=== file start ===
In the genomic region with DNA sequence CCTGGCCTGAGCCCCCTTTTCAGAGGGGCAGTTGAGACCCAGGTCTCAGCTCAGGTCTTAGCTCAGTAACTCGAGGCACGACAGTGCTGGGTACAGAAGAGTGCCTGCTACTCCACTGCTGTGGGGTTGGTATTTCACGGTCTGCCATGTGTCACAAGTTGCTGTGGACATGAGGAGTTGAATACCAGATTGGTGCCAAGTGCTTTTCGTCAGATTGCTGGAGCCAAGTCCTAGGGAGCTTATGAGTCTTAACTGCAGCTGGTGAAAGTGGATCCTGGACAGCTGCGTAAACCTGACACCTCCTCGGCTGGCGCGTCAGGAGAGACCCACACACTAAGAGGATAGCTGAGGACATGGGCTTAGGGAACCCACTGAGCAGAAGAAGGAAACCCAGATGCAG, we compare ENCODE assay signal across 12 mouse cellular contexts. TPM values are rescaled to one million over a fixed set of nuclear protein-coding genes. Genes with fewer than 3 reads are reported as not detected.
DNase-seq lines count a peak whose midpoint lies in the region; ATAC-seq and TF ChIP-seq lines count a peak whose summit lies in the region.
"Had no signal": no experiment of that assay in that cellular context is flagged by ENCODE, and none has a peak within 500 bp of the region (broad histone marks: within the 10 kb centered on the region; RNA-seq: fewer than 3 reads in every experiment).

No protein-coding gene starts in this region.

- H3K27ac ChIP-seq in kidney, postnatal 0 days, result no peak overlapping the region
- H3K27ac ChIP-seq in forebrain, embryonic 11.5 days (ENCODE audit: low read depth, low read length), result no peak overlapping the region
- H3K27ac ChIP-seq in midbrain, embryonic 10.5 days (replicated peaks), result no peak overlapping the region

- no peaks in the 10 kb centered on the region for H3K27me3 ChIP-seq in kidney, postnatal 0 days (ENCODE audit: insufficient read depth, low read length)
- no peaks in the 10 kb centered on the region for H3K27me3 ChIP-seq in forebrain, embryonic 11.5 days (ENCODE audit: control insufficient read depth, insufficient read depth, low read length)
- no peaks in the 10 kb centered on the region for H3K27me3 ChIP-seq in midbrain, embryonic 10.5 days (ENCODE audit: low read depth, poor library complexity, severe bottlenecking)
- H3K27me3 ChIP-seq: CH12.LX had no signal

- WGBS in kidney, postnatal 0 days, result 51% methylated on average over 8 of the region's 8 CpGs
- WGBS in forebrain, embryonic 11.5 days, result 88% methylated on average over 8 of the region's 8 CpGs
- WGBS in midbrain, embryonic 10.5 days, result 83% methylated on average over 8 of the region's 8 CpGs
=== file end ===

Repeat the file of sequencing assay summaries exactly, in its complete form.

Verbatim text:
In the genomic region with DNA sequence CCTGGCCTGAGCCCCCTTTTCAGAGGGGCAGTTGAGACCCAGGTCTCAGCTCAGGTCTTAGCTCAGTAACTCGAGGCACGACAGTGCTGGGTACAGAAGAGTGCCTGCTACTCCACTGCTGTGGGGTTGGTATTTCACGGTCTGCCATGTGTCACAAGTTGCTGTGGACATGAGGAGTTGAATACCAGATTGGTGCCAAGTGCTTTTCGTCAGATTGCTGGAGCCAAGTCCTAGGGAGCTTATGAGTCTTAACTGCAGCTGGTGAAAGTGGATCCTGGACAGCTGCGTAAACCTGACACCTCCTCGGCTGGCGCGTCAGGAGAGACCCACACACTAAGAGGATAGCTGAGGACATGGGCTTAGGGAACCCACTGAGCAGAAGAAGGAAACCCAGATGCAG, we compare ENCODE assay signal across 12 mouse cellular contexts. TPM values are rescaled to one million over a fixed set of nuclear protein-coding genes. Genes with fewer than 3 reads are reported as not detected.
DNase-seq lines count a peak whose midpoint lies in the region; ATAC-seq and TF ChIP-seq lines count a peak whose summit lies in the region.
"Had no signal": no experiment of that assay in that cellular context is flagged by ENCODE, and none has a peak within 500 bp of the region (broad histone marks: within the 10 kb centered on the region; RNA-seq: fewer than 3 reads in every experiment).

No protein-coding gene starts in this region.

- H3K27ac ChIP-seq in kidney, postnatal 0 days, result no peak overlapping the region
- H3K27ac ChIP-seq in forebrain, embryonic 11.5 days (ENCODE audit: low read depth, low read length), result no peak overlapping the region
- H3K27ac ChIP-seq in midbrain, embryonic 10.5 days (replicated peaks), result no peak overlapping the region

- no peaks in the 10 kb centered on the region for H3K27me3 ChIP-seq in kidney, postnatal 0 days (ENCODE audit: insufficient read depth, low read length)
- no peaks in the 10 kb centered on the region for H3K27me3 ChIP-seq in forebrain, embryonic 11.5 days (ENCODE audit: control insufficient read depth, insufficient read depth, low read length)
- no peaks in the 10 kb centered on the region for H3K27me3 ChIP-seq in midbrain, embryonic 10.5 days (ENCODE audit: low read depth, poor library complexity, severe bottlenecking)
- H3K27me3 ChIP-seq: CH12.LX had no signal

- WGBS in kidney, postnatal 0 days, result 51% methylated on average over 8 of the region's 8 CpGs
- WGBS in forebrain, embryonic 11.5 days, result 88% methylated on average over 8 of the region's 8 CpGs
- WGBS in midbrain, embryonic 10.5 days, result 83% methylated on average over 8 of the region's 8 CpGs